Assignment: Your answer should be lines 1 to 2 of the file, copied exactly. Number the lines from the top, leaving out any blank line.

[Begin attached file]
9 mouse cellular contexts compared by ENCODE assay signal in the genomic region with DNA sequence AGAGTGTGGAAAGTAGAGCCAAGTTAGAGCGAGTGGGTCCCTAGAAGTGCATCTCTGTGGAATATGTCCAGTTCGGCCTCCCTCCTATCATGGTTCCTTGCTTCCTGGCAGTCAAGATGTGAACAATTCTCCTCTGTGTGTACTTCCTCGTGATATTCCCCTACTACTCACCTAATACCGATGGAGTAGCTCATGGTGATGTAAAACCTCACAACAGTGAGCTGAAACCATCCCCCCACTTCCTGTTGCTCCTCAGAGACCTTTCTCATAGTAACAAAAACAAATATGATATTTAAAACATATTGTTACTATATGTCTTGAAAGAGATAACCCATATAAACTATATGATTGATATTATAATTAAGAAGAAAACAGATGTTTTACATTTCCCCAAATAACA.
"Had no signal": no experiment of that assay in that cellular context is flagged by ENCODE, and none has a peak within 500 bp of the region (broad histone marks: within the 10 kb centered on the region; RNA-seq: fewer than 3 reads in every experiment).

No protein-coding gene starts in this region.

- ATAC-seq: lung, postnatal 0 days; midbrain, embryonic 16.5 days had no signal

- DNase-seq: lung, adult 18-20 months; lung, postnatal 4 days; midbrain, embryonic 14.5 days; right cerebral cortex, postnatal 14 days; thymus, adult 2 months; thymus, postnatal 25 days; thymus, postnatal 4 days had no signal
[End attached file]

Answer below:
9 mouse cellular contexts compared by ENCODE assay signal in the genomic region with DNA sequence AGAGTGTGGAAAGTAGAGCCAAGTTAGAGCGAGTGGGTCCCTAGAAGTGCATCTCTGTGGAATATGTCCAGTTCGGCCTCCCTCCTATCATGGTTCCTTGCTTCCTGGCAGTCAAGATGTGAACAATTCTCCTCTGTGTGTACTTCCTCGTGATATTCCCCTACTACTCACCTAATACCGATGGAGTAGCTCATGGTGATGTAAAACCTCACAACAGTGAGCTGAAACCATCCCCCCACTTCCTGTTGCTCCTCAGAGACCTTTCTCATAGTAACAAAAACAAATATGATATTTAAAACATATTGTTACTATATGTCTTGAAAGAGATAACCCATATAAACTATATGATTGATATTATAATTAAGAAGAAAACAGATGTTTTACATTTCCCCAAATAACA.
"Had no signal": no experiment of that assay in that cellular context is flagged by ENCODE, and none has a peak within 500 bp of the region (broad histone marks: within the 10 kb centered on the region; RNA-seq: fewer than 3 reads in every experiment).